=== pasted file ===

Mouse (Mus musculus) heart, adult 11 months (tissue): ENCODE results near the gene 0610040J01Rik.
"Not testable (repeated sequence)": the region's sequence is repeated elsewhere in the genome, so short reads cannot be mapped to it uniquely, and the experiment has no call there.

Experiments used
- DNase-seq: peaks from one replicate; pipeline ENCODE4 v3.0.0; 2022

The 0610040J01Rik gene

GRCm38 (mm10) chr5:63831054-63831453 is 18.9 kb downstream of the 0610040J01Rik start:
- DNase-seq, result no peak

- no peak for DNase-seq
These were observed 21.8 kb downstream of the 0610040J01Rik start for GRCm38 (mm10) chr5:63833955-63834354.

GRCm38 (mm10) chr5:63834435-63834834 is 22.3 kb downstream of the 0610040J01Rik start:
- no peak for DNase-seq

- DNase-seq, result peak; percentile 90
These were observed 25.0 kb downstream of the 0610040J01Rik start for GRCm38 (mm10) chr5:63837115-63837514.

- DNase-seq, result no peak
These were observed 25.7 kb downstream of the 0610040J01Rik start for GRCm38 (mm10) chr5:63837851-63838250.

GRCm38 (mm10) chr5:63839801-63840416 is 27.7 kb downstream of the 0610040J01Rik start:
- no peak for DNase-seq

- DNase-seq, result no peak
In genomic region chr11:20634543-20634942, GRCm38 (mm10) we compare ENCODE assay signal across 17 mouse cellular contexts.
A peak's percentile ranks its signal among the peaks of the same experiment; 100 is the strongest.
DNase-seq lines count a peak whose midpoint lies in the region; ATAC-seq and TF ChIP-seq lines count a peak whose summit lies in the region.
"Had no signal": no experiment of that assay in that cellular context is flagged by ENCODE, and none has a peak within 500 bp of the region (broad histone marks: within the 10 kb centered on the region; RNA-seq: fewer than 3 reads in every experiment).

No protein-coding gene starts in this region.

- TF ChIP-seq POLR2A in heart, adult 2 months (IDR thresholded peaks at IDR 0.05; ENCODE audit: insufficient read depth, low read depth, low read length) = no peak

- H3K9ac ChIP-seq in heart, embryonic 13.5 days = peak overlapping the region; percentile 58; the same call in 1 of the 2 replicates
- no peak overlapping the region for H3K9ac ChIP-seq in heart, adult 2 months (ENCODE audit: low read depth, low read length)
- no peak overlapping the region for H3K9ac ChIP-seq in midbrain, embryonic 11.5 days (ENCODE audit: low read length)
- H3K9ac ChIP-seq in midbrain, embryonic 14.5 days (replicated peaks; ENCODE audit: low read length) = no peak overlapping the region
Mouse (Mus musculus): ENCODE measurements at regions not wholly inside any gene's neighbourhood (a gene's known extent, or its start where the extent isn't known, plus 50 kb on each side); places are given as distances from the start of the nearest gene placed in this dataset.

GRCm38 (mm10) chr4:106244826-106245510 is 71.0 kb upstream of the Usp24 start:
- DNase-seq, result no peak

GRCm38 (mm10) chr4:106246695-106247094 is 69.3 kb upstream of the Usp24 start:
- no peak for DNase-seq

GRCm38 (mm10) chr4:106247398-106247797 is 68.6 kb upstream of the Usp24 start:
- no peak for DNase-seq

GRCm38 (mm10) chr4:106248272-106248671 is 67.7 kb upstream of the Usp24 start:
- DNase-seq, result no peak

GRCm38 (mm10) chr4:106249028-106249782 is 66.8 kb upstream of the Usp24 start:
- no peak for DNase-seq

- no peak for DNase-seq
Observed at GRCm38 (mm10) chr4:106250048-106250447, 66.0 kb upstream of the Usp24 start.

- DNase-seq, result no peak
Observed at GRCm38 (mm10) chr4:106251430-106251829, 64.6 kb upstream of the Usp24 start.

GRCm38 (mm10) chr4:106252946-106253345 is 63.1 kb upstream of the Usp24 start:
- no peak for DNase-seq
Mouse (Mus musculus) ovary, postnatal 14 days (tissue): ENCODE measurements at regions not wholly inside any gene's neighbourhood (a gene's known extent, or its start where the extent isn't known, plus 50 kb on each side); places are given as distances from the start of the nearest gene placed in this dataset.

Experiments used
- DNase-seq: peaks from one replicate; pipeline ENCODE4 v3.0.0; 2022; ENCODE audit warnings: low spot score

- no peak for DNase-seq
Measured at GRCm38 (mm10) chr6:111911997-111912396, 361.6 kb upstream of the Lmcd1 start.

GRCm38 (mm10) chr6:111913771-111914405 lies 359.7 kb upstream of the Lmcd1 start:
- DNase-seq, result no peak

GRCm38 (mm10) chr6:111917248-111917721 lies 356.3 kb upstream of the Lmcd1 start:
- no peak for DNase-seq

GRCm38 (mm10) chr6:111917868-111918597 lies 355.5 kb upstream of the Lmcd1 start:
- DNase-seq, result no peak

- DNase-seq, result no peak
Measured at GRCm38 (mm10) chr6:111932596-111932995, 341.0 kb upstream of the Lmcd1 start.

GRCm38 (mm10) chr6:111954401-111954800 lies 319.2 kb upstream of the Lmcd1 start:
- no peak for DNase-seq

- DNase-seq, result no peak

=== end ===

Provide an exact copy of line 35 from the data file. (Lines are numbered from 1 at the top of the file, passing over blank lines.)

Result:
- no peak for DNase-seq